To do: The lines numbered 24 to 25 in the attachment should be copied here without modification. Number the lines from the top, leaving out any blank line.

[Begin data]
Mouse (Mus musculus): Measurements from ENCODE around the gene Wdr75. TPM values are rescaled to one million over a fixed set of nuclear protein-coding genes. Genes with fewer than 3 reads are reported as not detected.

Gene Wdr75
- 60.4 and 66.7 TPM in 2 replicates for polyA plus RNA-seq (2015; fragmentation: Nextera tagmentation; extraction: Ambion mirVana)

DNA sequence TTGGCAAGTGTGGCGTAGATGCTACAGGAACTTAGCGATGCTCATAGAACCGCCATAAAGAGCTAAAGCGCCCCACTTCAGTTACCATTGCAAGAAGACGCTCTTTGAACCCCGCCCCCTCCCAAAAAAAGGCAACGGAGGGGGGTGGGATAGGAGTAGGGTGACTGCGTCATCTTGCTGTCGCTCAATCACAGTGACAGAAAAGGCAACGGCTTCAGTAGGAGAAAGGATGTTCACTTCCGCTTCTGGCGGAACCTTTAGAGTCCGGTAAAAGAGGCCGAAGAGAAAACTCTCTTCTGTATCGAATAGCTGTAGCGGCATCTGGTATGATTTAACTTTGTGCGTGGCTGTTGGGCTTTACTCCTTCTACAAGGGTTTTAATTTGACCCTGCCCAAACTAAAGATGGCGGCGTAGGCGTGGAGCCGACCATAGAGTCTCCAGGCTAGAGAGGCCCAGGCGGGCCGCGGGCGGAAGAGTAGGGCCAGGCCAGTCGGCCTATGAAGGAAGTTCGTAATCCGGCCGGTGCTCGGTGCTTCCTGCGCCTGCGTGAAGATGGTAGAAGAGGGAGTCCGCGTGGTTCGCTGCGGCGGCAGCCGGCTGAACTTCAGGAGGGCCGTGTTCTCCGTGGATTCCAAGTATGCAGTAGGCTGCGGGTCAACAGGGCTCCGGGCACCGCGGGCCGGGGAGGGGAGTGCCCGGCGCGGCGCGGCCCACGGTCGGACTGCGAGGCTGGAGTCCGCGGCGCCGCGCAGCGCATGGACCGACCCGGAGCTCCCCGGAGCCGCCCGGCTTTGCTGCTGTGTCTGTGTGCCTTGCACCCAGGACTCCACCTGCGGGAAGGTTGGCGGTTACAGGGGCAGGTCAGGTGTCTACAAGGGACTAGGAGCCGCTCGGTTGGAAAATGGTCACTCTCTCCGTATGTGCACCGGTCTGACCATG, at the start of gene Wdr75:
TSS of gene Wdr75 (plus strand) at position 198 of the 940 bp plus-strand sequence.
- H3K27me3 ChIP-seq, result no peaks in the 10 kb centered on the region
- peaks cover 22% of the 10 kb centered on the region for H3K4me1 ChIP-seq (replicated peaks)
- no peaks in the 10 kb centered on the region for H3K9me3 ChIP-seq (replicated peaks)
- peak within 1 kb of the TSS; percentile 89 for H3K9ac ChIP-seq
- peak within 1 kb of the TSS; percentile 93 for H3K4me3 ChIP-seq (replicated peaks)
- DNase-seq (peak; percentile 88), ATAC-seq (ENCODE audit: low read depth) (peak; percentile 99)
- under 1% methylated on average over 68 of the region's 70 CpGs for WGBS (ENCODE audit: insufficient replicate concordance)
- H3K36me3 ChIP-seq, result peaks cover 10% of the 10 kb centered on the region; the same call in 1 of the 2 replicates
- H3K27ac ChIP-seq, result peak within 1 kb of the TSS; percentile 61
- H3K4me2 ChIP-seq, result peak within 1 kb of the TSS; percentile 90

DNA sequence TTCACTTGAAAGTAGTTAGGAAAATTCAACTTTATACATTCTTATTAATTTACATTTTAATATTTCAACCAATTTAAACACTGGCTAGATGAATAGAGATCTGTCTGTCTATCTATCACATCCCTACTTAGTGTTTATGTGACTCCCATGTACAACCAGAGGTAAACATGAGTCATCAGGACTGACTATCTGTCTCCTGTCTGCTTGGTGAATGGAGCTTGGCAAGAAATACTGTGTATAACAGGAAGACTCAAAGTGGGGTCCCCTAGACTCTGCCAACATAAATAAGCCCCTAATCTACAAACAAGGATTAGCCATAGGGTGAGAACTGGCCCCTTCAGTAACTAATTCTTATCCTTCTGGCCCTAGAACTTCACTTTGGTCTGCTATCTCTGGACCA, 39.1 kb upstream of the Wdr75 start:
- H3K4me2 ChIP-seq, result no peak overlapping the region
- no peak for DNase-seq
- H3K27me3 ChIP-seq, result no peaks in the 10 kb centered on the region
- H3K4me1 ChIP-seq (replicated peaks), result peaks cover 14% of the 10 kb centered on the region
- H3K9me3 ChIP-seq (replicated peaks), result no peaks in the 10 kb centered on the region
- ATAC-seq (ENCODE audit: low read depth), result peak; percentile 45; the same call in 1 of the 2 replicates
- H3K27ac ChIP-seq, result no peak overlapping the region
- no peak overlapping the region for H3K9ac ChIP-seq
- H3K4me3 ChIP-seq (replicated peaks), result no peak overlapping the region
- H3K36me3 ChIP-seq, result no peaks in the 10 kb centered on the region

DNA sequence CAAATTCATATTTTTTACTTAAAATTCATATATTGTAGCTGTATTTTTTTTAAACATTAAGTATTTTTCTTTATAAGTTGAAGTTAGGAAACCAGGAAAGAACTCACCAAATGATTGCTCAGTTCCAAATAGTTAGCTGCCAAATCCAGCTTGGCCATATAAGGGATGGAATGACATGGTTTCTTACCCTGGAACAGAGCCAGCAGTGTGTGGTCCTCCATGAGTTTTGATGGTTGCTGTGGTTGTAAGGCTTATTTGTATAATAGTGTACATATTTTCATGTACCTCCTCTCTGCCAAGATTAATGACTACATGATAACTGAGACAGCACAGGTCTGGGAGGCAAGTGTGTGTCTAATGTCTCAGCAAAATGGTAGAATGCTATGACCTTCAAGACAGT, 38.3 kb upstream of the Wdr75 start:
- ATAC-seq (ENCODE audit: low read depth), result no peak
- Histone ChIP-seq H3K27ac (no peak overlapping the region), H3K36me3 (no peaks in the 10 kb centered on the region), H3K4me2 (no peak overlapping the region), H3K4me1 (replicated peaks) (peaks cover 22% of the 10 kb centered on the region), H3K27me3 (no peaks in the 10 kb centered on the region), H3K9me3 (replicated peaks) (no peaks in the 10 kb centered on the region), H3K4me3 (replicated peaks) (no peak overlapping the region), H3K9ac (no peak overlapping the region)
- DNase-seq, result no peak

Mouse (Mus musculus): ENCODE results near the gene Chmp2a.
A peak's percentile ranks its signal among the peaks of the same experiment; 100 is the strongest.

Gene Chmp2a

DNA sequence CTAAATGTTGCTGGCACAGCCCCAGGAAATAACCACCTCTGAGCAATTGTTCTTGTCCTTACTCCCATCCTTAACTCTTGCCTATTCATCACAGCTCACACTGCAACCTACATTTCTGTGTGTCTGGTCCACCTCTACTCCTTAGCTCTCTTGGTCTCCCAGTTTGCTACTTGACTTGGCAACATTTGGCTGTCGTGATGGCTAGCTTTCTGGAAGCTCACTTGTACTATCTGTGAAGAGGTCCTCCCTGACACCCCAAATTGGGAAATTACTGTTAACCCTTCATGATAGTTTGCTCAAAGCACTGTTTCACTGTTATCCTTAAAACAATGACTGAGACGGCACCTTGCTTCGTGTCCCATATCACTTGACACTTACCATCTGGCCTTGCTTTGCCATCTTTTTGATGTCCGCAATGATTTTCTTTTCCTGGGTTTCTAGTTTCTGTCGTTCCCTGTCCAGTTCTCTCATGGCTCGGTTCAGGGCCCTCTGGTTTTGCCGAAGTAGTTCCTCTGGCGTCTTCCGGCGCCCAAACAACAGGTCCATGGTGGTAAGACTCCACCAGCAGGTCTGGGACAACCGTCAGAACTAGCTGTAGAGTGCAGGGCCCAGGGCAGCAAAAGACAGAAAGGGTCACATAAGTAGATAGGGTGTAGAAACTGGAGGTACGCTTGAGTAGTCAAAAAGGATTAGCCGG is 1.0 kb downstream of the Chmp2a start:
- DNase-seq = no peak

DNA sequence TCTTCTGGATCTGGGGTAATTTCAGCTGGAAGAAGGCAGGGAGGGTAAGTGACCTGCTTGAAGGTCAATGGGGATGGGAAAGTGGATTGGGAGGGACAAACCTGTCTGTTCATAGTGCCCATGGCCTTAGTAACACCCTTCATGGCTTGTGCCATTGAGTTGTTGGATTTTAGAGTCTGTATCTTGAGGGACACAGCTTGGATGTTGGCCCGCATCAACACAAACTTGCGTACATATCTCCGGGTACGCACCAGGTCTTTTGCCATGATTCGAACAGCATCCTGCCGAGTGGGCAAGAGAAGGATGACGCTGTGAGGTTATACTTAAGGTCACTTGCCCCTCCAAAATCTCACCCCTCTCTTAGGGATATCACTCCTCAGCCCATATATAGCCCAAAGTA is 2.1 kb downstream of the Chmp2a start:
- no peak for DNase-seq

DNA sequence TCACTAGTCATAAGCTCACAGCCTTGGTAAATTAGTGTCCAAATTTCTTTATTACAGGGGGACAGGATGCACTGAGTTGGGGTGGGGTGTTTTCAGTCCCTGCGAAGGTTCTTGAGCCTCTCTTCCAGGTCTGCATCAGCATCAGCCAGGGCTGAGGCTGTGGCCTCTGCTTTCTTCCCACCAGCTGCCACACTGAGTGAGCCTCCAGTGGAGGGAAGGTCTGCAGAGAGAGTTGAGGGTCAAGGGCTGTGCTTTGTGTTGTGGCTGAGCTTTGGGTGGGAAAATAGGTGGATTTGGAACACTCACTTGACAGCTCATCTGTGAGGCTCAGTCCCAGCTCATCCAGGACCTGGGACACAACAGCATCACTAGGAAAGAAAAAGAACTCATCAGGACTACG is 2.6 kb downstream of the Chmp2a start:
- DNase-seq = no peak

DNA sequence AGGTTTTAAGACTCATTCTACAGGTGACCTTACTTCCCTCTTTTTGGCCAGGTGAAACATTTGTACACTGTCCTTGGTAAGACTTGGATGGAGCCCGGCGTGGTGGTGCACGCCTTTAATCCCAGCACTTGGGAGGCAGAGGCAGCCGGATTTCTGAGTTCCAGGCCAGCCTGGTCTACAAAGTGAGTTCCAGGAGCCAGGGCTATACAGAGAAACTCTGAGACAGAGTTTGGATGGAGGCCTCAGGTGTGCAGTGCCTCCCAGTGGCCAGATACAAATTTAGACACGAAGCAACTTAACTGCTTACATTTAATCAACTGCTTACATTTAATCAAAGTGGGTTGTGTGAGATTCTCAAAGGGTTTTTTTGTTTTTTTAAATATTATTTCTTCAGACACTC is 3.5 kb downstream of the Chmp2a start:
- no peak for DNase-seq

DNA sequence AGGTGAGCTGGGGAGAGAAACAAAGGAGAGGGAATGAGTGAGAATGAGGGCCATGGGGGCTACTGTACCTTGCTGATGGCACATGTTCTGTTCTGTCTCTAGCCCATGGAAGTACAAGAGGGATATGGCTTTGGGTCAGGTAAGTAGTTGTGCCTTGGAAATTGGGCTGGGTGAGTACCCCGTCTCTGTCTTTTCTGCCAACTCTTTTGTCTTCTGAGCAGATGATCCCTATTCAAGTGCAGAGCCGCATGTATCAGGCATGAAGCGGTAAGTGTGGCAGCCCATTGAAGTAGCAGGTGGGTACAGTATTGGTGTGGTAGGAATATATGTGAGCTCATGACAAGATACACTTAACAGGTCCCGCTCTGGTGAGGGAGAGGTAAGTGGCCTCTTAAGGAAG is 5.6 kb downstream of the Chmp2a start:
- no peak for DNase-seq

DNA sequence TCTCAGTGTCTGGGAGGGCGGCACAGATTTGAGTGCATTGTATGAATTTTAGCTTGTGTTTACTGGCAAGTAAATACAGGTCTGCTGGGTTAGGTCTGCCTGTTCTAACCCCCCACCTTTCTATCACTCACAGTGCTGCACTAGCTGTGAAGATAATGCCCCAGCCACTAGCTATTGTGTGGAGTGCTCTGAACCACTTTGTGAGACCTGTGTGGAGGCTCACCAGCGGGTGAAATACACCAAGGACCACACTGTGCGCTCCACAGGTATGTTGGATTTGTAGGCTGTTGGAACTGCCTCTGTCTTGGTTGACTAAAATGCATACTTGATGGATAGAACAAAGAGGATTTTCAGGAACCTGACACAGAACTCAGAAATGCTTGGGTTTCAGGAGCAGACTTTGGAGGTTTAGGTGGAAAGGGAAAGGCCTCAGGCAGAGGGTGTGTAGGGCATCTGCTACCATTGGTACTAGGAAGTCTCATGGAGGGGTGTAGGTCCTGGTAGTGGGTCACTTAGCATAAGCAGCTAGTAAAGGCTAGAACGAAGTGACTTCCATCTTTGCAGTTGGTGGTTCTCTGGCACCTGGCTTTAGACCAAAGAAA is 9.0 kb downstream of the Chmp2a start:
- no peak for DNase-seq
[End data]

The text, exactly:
- no peak overlapping the region for H3K9ac ChIP-seq
- H3K4me3 ChIP-seq (replicated peaks), result no peak overlapping the region